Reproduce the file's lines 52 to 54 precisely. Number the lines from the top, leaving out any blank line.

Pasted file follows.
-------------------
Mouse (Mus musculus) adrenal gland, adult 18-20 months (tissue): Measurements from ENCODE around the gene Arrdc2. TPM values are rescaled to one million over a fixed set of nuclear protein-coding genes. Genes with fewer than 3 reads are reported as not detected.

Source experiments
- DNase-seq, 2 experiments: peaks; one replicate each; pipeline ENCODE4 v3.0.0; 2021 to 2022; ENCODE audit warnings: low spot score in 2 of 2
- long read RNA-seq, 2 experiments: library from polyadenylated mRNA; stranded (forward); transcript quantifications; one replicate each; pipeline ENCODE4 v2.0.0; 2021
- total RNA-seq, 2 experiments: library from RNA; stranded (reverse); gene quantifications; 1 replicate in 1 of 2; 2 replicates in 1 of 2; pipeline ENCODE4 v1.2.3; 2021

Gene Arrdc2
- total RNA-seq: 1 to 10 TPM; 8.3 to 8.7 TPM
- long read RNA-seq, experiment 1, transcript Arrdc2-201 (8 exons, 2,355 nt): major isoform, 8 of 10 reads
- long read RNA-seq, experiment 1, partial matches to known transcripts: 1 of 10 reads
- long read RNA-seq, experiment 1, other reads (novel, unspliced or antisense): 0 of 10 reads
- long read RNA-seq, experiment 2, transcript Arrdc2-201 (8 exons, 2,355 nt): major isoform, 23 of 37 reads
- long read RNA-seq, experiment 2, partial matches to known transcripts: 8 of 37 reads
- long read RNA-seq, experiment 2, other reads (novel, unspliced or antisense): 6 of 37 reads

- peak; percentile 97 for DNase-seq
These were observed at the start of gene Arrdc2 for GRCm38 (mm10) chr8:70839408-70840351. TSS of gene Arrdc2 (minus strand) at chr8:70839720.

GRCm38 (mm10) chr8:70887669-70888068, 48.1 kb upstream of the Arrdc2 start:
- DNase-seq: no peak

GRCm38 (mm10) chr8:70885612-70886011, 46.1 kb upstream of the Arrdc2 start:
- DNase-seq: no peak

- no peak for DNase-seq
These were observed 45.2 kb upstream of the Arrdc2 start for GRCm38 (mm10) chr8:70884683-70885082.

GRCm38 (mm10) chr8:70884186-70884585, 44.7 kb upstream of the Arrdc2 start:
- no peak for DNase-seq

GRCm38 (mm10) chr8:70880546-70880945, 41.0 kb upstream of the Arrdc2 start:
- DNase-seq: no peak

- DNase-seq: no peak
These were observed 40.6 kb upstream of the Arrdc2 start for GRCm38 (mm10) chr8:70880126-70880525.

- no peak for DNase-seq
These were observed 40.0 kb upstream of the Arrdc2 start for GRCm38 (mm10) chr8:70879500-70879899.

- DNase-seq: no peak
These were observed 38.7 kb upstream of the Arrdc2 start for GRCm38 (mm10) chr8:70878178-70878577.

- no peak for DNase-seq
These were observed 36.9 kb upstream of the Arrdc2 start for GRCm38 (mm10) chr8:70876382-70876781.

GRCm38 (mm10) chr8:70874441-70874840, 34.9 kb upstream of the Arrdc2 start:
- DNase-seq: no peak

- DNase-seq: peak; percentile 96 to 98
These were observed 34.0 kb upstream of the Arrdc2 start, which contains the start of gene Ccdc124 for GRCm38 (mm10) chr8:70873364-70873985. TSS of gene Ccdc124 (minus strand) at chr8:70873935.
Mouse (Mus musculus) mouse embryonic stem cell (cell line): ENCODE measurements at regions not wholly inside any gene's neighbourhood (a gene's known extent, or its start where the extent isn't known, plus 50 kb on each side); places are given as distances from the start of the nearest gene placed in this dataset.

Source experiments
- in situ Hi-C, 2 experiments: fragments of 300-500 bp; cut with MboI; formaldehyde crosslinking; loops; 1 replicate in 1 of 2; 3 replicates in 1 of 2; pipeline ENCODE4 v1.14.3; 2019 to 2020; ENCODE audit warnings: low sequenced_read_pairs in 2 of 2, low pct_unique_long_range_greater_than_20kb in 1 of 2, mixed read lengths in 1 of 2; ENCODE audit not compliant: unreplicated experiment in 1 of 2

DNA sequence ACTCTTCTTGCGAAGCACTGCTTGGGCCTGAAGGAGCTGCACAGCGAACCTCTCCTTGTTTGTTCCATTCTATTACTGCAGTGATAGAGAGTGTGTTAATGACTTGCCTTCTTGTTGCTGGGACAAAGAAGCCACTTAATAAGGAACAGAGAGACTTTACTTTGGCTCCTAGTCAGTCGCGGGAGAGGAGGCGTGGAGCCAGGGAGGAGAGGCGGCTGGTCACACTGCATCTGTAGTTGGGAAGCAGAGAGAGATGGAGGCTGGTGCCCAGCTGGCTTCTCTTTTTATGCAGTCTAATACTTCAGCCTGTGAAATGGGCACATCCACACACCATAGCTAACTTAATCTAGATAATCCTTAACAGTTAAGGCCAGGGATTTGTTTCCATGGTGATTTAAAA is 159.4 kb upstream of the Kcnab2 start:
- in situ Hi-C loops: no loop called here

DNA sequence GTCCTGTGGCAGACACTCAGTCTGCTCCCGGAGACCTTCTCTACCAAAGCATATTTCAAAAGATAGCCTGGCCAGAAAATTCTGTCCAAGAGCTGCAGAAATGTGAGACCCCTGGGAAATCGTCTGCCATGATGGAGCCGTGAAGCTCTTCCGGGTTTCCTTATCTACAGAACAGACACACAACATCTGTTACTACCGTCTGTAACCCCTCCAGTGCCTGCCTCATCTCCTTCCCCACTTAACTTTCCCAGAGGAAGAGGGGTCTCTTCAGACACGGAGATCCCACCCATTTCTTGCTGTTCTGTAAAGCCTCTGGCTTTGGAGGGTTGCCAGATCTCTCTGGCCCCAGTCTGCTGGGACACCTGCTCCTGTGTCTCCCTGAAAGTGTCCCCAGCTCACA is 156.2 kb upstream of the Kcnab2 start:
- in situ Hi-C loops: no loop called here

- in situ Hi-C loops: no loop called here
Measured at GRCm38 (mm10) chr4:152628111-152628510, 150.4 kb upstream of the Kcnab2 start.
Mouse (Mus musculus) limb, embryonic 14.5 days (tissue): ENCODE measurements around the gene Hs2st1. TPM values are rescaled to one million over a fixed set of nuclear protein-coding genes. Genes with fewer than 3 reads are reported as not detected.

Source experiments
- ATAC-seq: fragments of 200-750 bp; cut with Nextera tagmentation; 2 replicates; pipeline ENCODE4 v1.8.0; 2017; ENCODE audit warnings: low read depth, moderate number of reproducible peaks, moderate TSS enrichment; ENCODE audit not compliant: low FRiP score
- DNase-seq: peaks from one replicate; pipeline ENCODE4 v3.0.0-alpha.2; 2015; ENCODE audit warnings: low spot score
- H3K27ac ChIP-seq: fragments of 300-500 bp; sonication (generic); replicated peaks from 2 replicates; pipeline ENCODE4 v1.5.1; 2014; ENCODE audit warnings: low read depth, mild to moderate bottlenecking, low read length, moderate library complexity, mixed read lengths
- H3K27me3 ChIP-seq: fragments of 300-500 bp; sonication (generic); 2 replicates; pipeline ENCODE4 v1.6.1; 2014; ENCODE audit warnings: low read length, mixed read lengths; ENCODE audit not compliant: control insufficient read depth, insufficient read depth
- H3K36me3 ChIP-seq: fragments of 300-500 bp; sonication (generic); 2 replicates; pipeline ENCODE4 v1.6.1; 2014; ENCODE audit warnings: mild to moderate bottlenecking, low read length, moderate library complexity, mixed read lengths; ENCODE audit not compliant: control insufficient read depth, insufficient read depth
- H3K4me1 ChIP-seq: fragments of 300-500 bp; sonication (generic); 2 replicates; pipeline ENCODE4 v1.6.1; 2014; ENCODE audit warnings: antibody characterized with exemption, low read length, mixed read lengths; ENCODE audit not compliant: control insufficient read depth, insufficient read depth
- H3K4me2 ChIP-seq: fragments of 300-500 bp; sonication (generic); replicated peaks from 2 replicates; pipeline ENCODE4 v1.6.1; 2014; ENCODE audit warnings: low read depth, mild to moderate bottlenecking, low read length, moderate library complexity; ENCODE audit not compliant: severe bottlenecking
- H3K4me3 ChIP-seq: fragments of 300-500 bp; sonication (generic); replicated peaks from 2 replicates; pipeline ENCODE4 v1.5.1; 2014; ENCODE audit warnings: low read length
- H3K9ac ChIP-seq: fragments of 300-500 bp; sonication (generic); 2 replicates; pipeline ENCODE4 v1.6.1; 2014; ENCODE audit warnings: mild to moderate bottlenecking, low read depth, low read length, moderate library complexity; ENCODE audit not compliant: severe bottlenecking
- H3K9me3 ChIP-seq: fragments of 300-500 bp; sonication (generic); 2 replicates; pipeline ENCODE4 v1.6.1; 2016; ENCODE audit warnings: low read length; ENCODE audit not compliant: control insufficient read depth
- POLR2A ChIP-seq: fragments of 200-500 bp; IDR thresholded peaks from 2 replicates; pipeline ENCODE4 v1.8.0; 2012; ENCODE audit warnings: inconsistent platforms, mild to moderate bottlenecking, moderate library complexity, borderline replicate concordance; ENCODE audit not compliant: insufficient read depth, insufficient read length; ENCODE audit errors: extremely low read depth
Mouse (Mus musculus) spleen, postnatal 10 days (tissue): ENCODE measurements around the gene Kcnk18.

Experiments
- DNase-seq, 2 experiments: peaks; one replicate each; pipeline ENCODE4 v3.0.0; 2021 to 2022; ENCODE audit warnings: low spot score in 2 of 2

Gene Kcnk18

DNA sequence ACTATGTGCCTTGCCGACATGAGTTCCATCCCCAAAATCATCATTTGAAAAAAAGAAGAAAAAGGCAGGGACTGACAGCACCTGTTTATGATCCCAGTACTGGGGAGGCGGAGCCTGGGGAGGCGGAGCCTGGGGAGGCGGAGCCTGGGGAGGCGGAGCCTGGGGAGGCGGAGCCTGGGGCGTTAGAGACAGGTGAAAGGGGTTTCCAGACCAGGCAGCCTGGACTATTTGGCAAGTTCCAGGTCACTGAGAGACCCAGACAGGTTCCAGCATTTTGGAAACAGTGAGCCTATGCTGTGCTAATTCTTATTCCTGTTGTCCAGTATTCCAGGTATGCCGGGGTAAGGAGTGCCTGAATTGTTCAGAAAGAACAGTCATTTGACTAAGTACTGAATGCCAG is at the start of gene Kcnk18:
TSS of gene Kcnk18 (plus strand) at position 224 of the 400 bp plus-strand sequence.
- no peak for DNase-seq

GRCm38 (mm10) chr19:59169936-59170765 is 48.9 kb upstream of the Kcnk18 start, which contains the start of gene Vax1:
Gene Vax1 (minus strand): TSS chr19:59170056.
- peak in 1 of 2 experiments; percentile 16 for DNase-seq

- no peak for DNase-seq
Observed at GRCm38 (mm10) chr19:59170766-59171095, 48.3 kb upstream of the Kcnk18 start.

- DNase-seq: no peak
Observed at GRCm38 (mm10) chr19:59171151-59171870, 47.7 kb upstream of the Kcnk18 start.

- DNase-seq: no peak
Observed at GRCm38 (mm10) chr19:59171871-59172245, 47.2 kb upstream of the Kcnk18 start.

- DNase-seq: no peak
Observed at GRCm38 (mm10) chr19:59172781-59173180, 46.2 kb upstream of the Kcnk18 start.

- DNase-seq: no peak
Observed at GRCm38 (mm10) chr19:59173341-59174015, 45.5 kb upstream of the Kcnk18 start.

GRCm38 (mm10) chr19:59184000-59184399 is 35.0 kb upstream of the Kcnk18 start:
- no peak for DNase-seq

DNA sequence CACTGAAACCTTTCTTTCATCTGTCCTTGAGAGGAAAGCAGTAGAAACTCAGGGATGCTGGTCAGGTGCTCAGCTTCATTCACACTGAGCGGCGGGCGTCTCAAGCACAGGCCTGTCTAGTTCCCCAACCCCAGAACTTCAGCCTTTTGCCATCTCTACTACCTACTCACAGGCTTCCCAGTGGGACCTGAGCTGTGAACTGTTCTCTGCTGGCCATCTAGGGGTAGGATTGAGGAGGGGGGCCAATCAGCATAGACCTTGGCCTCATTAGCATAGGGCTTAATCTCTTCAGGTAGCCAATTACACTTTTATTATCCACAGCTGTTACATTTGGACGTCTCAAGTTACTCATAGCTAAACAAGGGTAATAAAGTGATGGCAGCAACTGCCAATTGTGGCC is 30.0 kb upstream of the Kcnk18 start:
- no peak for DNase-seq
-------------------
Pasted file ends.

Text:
- H3K27me3 ChIP-seq: fragments of 300-500 bp; sonication (generic); 2 replicates; pipeline ENCODE4 v1.6.1; 2014; ENCODE audit warnings: low read length, mixed read lengths; ENCODE audit not compliant: control insufficient read depth, insufficient read depth
- H3K36me3 ChIP-seq: fragments of 300-500 bp; sonication (generic); 2 replicates; pipeline ENCODE4 v1.6.1; 2014; ENCODE audit warnings: mild to moderate bottlenecking, low read length, moderate library complexity, mixed read lengths; ENCODE audit not compliant: control insufficient read depth, insufficient read depth
- H3K4me1 ChIP-seq: fragments of 300-500 bp; sonication (generic); 2 replicates; pipeline ENCODE4 v1.6.1; 2014; ENCODE audit warnings: antibody characterized with exemption, low read length, mixed read lengths; ENCODE audit not compliant: control insufficient read depth, insufficient read depth